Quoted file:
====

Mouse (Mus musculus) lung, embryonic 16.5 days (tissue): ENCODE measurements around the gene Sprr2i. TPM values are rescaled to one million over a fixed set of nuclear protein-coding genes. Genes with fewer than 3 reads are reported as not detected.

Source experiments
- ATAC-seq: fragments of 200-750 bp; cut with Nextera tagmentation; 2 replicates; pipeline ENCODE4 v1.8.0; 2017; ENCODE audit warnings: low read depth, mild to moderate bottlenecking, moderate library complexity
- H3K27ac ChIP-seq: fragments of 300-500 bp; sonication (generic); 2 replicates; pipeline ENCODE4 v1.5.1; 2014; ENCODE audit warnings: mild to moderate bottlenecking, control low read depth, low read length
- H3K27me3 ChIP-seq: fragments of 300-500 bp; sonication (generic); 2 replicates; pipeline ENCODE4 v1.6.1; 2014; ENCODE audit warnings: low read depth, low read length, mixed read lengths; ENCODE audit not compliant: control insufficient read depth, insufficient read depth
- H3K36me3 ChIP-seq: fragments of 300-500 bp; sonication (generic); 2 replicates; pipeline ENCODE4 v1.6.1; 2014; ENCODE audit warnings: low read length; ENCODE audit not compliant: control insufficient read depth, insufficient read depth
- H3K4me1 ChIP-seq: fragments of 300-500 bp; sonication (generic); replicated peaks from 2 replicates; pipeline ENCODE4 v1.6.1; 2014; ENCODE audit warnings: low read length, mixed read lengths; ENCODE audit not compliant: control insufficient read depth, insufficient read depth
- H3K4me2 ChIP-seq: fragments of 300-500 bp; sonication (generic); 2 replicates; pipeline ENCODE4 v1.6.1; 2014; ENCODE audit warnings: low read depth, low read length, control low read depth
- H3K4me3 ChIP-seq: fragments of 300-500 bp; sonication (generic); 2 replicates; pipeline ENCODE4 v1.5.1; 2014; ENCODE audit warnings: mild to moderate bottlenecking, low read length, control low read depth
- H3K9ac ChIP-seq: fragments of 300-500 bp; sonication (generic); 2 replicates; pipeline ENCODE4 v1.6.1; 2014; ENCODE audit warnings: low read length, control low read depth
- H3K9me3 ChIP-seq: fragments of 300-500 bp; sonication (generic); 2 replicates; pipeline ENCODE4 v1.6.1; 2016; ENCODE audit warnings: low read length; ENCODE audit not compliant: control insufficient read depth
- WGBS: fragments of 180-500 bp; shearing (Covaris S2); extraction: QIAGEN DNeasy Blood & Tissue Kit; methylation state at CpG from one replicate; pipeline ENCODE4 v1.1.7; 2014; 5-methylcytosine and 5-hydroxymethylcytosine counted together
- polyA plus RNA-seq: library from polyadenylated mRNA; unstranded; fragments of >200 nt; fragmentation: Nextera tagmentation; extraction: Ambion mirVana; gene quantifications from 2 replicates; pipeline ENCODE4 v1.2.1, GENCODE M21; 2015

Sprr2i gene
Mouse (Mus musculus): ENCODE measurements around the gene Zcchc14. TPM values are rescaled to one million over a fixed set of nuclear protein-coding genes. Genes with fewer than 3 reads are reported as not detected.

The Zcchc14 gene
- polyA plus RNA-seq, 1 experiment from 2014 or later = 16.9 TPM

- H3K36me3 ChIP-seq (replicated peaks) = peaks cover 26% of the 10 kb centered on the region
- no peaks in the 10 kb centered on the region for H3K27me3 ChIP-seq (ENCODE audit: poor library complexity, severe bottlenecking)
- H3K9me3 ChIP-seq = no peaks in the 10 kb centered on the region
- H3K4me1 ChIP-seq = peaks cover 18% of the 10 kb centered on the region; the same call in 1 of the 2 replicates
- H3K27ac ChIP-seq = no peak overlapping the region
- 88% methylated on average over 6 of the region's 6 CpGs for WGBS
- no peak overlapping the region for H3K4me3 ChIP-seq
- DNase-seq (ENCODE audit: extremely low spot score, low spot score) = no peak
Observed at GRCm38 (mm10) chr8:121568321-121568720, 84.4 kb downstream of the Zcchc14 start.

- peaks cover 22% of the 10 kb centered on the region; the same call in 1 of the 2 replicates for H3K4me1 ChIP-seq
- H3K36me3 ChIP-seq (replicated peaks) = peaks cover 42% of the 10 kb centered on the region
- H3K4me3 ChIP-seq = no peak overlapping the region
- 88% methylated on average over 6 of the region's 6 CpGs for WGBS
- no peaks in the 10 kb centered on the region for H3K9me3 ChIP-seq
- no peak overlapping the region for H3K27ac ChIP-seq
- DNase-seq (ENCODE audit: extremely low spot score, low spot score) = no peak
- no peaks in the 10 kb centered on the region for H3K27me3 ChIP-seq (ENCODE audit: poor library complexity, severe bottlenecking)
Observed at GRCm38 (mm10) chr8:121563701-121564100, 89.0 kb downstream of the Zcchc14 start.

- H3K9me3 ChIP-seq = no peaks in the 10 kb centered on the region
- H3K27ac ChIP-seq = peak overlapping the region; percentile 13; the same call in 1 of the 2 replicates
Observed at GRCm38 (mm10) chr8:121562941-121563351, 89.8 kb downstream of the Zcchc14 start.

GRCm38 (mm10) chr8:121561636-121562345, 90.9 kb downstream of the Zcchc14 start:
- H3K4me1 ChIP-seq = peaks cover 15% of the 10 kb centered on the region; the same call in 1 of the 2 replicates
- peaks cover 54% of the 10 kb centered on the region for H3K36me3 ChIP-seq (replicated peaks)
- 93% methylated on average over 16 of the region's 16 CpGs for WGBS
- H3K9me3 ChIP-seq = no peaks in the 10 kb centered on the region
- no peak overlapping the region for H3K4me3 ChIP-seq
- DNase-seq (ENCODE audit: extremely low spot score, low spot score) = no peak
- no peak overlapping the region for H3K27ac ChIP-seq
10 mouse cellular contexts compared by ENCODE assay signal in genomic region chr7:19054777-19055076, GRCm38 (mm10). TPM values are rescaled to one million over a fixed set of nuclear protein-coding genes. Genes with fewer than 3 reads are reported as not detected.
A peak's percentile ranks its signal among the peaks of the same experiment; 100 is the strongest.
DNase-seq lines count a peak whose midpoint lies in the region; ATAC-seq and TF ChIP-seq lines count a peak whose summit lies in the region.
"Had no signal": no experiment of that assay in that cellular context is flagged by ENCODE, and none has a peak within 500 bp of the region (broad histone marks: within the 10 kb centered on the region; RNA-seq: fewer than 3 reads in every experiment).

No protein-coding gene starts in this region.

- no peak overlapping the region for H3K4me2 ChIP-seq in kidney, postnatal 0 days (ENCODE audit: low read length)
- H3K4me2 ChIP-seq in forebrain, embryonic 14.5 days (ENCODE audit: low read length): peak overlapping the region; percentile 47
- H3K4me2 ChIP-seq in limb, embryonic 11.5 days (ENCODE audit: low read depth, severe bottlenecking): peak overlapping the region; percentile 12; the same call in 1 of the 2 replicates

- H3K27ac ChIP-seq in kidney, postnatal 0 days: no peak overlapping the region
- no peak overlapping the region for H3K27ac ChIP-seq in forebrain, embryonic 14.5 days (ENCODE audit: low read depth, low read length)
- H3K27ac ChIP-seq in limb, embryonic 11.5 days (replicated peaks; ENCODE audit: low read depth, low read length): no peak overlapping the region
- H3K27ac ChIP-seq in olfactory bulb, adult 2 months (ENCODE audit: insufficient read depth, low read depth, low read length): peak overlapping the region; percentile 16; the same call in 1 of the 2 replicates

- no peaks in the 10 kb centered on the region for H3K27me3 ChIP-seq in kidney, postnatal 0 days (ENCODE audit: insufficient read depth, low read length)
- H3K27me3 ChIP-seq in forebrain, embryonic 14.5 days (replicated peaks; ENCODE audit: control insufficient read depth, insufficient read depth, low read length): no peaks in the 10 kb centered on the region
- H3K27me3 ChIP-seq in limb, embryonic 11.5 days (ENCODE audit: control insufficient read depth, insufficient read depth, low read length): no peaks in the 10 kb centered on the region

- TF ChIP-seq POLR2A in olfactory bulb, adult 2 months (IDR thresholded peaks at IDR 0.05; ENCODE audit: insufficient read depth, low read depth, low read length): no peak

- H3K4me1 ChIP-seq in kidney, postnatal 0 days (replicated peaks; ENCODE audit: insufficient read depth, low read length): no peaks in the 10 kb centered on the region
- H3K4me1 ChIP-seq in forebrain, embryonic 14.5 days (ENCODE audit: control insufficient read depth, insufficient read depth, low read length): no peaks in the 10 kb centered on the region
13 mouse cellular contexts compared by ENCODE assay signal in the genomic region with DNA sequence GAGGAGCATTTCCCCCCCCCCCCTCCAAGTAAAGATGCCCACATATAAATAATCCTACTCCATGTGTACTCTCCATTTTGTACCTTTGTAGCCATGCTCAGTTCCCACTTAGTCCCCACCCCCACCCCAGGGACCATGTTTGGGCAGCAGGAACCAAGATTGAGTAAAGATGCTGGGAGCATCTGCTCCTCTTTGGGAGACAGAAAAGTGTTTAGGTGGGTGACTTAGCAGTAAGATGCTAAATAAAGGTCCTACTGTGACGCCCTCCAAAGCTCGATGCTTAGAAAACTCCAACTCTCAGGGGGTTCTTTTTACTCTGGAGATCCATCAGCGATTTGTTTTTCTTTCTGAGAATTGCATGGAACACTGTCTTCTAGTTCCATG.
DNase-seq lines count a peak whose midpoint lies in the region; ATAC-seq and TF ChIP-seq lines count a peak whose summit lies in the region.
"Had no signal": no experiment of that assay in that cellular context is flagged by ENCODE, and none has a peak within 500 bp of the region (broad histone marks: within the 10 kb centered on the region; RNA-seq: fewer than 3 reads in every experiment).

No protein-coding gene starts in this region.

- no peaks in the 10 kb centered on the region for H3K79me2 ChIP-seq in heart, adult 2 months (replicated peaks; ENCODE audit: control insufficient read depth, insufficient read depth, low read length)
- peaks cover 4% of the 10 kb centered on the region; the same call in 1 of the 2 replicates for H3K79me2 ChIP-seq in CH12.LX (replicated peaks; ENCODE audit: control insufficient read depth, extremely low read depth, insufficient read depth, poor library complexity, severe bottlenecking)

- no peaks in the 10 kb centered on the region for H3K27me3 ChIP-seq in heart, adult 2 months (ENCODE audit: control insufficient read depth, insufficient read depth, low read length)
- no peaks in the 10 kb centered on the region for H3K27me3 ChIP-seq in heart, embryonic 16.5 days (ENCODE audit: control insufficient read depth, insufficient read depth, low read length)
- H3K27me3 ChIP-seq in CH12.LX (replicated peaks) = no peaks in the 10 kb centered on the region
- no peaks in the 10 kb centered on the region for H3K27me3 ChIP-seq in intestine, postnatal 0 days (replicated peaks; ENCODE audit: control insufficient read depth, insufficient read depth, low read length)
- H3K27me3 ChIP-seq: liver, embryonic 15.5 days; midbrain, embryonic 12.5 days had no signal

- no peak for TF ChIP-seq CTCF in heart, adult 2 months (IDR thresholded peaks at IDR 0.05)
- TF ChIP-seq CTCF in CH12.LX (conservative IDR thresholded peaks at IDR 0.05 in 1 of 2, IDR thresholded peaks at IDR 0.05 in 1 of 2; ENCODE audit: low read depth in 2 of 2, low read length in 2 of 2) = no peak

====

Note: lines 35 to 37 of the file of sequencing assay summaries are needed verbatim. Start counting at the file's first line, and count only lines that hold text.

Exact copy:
Observed at GRCm38 (mm10) chr8:121563701-121564100, 89.0 kb downstream of the Zcchc14 start.

- H3K9me3 ChIP-seq = no peaks in the 10 kb centered on the region
- H3K27ac ChIP-seq = peak overlapping the region; percentile 13; the same call in 1 of the 2 replicates